DISCLAIMER: Always consult with a healthcare professional before starting new routines, programs, or nutrition plans to ensure you receive the best medical advice and strategy for your specific needs.
If you want to keep your weight in check, you may already be scrutinizing your diet to assess whether it aligns with your nutritional objectives. The sneaky delectable treats provide little to no nutritional value. The processed snacks tantalize your palate but lead you down a road of unfulfilled cravings. The greasy fries make your taste buds sing while your arteries screech in agony. You already know which foods to banish, and a healthier you is worth the sacrifice.
However, not just processed foods can derail your weight management goals.
Alcohol can be a factor, too, whether it be the frothy brews savored at a seasonal barbeque, or the bottle of wine uncorked at a convivial dinner with a companion. Packed with carbs, sugar, and empty calories, alcohol can contribute to weight gain, especially when consumed in excess.
On top of that, throwing back a few drinks can make it all too easy to say yes to that extra slice of pizza. Or the late-night run to the taco truck may suddenly seem like a brilliant idea. It’s no secret that alcohol can impair judgment, leading to some questionable food decisions.
So, if you are trying to stay fit and healthy, it’s worth looking at your alcohol consumption. While it’s not the only factor at play, alcohol can be a troublemaker. It is one of the major culprits that can impact your weight, and there are a few things you should keep in mind when it comes to alcohol and your body composition.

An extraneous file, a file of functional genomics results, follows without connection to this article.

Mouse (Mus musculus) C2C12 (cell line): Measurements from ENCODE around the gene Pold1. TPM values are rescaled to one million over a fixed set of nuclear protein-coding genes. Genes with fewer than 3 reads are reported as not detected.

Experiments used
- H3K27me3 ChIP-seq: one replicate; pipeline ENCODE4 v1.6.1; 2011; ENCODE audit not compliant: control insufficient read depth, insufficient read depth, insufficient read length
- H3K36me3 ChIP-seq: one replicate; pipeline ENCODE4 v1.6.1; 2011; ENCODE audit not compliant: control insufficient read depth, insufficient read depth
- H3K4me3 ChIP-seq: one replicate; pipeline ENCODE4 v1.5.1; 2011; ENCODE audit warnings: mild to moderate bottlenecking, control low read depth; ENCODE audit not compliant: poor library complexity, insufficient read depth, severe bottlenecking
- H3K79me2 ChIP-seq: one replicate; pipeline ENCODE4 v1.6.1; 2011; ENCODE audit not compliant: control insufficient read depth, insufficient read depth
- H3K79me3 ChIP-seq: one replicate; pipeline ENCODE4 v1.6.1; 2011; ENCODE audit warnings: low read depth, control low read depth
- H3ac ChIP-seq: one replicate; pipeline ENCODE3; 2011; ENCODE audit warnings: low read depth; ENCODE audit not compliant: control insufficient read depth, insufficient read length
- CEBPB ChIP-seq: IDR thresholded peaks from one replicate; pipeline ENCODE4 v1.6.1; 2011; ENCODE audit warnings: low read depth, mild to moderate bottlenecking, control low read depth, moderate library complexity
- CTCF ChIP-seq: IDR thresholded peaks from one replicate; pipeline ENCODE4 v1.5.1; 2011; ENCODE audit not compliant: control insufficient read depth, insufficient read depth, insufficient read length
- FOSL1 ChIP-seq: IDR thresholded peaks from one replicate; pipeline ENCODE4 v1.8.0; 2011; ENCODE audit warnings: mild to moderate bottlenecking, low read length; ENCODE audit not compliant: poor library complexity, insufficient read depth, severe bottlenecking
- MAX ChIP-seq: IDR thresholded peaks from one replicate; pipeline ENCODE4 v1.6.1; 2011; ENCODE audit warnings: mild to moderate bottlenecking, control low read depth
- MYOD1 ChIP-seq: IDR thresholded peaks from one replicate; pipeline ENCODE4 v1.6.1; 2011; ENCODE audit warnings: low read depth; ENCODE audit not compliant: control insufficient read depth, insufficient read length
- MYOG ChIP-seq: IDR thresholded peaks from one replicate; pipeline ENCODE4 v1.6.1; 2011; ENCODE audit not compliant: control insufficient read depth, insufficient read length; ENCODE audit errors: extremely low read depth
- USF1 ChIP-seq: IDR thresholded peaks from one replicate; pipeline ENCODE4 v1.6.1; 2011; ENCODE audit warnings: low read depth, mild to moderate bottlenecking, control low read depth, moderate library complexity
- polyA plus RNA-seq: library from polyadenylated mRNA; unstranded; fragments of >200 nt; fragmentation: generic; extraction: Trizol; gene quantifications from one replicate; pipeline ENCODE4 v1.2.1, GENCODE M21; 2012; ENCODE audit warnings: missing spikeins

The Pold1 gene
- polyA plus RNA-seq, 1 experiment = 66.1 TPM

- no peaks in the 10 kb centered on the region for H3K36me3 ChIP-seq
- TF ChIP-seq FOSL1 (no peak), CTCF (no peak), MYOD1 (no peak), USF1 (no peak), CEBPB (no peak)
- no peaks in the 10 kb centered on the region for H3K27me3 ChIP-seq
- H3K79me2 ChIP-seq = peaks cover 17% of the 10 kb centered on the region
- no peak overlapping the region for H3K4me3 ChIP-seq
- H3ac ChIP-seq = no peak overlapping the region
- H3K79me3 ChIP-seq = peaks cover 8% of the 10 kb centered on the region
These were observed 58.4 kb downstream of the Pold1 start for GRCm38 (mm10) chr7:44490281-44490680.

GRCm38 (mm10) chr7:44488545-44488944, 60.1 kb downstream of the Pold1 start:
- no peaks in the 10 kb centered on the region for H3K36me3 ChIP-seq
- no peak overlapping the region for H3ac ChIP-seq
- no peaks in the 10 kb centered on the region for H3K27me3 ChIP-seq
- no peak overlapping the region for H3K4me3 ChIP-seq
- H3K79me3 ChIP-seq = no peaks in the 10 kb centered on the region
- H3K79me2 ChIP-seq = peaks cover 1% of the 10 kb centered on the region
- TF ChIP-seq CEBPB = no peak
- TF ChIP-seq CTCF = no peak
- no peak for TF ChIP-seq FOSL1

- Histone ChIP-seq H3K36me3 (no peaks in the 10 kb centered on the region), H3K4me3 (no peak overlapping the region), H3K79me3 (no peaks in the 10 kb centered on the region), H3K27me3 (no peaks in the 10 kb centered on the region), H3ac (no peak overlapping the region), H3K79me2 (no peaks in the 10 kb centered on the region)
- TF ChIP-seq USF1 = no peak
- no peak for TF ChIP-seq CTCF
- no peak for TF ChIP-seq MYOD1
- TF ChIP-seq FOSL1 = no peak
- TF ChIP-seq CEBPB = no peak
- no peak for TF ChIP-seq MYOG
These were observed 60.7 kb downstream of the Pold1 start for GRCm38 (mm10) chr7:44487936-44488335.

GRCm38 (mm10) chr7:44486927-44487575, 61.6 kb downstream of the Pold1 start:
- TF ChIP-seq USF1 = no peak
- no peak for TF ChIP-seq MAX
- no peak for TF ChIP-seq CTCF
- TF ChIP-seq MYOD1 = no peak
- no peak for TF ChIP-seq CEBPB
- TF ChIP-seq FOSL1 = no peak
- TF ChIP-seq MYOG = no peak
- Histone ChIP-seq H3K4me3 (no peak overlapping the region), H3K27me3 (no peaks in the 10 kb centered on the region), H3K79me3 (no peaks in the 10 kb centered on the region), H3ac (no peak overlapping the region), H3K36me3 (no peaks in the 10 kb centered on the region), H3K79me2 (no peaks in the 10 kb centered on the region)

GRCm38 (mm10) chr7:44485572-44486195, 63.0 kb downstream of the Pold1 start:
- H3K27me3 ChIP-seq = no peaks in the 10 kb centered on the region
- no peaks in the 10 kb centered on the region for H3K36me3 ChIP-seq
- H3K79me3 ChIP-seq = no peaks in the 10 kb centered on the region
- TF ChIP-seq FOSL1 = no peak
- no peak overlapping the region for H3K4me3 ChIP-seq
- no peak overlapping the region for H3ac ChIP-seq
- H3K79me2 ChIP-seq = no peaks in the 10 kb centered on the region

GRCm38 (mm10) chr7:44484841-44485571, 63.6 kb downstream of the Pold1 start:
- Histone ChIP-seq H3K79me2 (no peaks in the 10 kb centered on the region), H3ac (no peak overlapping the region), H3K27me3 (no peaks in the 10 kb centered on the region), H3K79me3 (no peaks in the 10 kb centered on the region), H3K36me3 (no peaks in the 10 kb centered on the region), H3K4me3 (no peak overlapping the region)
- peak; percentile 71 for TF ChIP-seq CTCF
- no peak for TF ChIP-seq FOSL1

The issue with alcohol is that it’s sneaky, sneaky. Drinks are often chock-full of calories and sugar, which can add up fast without us realizing it. A standard 12-ounce beer, for example, contains about 150 calories, which is roughly equivalent to a small serving of French fries.
A standard 5-ounce glass of wine has 125 calories which is comparable to a small scoop of ice cream. And sugary cocktails are notorious for their high-calorie content, with margaritas and pina coladas containing as much as 200 to 300 calories per serving. To put this into perspective, that’s the same amount as a cheeseburger or a slice of pizza.
All of these drinks – beer, wine, and cocktails – are culprits of hiding extra calories, and consuming them can increase your overall intake. This can make it challenging to create a calorie deficit, which is like the holy grail of weight loss.
Moreover, when you down a drink or two, your body goes into overdrive to metabolize alcohol, which means it isn’t burning fat as it should be.
Let’s examine how alcohol sabotages your goal of reaching and keeping a healthy weight.
As your liver prioritizes processing alcohol and removing it from your body, it is temporarily unable to break down carbohydrates and fats. This leads to a decrease in the number of calories your body burns, causing a reduction in your metabolic rate.
While drinking a glass of beer or wine with dinner is unlikely to affect your weight loss goals, regularly consuming large amounts can seriously impede your progress.
Plus, excessive alcohol consumption can lead to inflammation and dehydration, causing further deceleration of your metabolic rate. When you are dehydrated, the body can’t burn calories efficiently, which causes your metabolism to become more sluggish.
In addition, alcohol can cause inflammation by disrupting the balance of your gut microbiome. This imbalance can lead to an overgrowth of harmful bacteria and digestive system inflammation. When inflammation becomes chronic, it can interfere with the body’s ability to metabolize fatty acids and glucose, causing insulin resistance and weight gain.
Alcohol slows down metabolism and can lead to cravings for unhealthy foods. You know those times when you swear you’re only going to have a beer or two and end up eating an entire pizza?
Blame it on alcohol which can trigger appetite in a few ways. For one, it can interfere with hormones like ghrelin and leptin, which control appetite, disrupting hunger and fullness signals.